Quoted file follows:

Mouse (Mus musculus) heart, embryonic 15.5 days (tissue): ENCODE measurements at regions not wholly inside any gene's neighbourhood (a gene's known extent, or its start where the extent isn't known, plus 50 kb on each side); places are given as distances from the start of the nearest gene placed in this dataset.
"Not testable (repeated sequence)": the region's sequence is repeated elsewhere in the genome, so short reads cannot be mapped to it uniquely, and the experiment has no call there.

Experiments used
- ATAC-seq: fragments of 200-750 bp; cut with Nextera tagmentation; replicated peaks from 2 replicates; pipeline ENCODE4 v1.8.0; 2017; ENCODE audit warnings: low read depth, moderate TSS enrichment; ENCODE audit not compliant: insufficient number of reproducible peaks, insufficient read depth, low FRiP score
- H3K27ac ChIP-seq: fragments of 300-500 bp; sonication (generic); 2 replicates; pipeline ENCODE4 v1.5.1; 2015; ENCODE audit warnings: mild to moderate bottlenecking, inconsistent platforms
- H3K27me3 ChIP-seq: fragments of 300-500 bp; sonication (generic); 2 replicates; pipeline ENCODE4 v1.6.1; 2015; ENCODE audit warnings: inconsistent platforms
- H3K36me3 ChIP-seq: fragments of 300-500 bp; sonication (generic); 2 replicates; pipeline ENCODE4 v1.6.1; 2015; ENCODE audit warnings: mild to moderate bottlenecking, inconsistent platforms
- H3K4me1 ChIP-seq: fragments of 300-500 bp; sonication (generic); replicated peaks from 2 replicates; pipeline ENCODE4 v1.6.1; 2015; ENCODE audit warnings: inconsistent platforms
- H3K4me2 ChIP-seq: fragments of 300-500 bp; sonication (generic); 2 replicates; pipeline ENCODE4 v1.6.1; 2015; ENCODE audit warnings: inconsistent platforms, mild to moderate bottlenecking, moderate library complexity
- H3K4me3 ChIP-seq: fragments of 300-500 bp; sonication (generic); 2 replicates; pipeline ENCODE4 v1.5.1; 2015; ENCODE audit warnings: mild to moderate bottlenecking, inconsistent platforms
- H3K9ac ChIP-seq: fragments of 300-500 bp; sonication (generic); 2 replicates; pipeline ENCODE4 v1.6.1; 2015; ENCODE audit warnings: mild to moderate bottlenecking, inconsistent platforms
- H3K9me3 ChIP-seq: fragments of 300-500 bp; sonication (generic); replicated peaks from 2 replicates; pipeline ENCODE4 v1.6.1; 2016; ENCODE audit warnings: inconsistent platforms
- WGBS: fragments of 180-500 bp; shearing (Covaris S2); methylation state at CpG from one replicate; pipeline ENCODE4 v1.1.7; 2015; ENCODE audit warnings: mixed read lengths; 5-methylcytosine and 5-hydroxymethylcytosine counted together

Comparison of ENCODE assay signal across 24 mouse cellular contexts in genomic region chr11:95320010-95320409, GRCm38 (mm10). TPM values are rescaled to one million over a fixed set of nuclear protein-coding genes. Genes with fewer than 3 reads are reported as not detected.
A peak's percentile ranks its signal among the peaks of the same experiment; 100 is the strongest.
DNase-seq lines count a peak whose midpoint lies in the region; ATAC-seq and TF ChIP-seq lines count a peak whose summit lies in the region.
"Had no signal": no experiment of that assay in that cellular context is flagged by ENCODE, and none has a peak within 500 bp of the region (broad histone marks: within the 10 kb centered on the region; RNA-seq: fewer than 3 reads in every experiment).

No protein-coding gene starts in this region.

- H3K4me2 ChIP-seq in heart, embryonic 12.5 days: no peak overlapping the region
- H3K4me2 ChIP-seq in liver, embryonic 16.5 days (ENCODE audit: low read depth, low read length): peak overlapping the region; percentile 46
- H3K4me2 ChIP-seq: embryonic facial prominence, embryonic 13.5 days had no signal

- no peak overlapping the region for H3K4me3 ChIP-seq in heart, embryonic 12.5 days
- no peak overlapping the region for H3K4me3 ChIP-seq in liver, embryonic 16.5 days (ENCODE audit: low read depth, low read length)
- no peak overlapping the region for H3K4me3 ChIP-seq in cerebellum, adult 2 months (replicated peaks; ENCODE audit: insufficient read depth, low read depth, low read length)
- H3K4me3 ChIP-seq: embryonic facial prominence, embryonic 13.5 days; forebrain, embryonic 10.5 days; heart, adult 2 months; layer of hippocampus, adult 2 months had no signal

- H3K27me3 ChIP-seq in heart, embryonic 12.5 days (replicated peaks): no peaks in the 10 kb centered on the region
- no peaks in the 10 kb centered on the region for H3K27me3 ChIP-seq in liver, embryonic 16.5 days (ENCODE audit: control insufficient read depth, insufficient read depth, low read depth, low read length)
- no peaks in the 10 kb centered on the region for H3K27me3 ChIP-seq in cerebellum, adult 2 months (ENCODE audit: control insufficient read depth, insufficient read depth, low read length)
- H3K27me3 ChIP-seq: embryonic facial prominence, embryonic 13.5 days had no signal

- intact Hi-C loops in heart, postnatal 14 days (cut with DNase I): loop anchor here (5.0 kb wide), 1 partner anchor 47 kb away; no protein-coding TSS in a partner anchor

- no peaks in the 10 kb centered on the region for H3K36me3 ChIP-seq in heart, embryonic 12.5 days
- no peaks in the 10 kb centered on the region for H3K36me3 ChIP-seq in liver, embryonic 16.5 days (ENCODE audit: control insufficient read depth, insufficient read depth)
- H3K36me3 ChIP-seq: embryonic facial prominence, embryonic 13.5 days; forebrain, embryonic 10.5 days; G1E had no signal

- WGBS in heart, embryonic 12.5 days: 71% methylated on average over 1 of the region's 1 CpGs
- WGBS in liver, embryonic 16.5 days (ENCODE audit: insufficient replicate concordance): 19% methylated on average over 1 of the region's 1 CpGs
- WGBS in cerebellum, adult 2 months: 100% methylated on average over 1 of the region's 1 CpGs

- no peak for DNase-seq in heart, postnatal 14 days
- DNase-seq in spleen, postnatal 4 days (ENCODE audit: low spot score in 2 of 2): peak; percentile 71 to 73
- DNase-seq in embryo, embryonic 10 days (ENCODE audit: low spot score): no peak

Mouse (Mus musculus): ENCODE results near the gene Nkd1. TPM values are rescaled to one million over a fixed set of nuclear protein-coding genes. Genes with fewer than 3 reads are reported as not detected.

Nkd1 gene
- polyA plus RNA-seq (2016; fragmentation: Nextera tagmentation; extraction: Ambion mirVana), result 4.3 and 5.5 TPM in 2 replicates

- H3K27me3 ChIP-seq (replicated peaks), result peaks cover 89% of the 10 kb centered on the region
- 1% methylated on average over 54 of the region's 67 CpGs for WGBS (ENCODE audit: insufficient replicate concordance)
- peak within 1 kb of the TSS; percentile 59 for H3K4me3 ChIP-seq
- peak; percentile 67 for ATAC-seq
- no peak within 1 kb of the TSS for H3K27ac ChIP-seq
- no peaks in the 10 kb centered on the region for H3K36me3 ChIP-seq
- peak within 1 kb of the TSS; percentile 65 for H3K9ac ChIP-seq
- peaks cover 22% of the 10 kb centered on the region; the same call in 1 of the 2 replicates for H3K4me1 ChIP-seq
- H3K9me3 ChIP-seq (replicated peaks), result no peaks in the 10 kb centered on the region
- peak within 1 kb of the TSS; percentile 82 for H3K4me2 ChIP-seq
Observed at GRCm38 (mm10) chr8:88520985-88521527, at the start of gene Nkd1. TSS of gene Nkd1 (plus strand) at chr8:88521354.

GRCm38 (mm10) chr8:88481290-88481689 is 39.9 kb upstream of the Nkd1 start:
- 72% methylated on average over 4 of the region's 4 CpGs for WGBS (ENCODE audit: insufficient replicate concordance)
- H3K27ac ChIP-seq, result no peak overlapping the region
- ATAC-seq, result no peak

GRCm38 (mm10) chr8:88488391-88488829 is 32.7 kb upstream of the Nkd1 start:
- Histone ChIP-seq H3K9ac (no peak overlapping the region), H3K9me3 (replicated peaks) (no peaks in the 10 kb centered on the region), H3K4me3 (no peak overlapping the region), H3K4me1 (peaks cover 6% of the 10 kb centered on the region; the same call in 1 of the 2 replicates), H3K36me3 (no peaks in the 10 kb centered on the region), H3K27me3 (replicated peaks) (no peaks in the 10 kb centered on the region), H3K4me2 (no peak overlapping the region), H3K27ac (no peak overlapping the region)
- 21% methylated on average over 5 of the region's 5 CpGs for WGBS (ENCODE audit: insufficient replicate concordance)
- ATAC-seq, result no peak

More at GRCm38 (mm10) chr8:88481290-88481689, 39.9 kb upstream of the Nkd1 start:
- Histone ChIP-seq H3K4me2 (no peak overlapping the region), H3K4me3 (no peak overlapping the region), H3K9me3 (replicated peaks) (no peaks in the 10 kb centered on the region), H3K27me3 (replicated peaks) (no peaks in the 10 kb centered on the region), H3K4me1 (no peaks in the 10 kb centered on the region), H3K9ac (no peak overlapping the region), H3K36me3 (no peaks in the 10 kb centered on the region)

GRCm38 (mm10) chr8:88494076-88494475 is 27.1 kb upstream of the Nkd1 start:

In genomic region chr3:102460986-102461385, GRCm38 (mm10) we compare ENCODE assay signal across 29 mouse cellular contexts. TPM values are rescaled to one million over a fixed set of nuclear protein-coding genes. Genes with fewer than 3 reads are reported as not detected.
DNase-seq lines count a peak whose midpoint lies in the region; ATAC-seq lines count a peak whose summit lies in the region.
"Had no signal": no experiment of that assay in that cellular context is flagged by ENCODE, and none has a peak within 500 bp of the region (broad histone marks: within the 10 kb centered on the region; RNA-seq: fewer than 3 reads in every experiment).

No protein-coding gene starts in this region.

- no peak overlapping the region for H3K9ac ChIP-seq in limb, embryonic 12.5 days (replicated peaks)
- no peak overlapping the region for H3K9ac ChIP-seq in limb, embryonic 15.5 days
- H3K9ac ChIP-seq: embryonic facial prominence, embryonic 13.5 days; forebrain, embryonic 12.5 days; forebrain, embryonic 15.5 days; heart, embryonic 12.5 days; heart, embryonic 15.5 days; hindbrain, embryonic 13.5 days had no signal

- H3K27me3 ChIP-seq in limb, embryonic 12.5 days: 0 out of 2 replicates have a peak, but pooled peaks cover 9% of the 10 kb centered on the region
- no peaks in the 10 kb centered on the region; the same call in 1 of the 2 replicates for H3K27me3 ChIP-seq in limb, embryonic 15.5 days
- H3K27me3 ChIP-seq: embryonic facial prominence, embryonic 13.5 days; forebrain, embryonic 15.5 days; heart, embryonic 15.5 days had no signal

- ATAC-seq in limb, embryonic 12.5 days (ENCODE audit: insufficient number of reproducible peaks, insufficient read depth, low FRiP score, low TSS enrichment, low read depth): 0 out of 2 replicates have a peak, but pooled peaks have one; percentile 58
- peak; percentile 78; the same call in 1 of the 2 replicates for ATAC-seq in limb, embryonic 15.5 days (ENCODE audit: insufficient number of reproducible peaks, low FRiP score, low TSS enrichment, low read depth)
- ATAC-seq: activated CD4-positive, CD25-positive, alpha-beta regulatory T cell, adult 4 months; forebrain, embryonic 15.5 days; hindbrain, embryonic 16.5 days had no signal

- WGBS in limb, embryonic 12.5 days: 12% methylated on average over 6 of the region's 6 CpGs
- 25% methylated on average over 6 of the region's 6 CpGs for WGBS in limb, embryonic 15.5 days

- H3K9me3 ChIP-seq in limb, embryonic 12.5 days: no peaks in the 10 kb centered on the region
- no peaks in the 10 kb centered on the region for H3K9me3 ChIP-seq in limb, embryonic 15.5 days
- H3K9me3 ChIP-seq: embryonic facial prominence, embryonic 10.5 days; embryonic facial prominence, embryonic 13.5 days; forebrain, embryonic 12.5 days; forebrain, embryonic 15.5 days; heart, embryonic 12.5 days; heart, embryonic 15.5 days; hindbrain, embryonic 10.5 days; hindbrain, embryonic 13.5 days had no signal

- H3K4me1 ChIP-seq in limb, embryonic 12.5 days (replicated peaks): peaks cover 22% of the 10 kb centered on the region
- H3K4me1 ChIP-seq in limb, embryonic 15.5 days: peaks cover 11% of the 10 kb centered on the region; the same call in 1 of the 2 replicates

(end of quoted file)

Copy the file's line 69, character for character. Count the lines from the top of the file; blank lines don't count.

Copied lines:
- no peak overlapping the region for H3K9ac ChIP-seq in limb, embryonic 12.5 days (replicated peaks)